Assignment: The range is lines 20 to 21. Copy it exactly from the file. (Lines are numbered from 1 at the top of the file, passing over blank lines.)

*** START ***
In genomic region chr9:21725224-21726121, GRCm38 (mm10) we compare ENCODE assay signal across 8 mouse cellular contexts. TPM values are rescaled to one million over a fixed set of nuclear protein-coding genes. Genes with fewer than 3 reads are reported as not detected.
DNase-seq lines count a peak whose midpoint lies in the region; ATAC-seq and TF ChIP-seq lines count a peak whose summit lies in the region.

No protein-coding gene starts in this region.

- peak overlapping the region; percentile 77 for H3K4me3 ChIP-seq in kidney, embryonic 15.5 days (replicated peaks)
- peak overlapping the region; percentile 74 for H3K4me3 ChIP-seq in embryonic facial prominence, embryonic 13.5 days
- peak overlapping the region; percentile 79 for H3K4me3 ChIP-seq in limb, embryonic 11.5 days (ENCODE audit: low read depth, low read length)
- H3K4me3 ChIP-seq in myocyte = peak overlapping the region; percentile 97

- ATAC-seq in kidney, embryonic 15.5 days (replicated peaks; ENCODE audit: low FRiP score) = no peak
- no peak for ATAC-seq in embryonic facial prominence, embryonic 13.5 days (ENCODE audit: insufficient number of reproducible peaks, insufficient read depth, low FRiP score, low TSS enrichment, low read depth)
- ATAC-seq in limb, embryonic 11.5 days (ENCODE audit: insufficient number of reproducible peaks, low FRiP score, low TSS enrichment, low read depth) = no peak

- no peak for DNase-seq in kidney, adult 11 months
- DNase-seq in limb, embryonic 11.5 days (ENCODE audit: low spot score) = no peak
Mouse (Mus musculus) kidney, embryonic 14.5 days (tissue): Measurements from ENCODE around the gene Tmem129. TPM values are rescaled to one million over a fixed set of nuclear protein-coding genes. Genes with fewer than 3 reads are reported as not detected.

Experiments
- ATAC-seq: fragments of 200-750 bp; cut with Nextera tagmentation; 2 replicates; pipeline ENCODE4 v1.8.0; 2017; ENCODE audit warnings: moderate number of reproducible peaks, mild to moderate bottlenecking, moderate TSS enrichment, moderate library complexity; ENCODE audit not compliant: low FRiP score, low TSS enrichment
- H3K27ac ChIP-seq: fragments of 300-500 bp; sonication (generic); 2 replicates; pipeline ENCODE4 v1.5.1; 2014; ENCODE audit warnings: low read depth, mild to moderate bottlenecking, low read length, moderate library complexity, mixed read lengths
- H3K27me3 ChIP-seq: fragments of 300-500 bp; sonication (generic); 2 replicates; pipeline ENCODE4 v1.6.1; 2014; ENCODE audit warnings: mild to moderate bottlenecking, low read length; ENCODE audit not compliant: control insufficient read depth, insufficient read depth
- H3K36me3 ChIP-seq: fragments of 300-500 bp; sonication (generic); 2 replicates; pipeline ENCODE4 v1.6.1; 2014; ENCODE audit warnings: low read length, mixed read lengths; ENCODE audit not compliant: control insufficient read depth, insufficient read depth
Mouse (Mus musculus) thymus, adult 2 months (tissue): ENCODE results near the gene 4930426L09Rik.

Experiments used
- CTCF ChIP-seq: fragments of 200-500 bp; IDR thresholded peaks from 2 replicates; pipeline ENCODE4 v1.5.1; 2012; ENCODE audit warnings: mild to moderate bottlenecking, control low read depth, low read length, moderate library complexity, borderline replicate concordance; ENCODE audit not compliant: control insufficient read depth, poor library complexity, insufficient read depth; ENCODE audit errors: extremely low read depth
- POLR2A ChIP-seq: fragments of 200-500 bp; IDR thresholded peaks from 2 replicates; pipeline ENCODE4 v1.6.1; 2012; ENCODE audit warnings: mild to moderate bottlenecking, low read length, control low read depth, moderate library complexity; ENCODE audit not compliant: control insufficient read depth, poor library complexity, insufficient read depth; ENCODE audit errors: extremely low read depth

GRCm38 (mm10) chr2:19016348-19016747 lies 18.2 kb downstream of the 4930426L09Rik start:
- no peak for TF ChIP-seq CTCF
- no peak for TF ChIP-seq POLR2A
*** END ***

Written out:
Experiments used
- CTCF ChIP-seq: fragments of 200-500 bp; IDR thresholded peaks from 2 replicates; pipeline ENCODE4 v1.5.1; 2012; ENCODE audit warnings: mild to moderate bottlenecking, control low read depth, low read length, moderate library complexity, borderline replicate concordance; ENCODE audit not compliant: control insufficient read depth, poor library complexity, insufficient read depth; ENCODE audit errors: extremely low read depth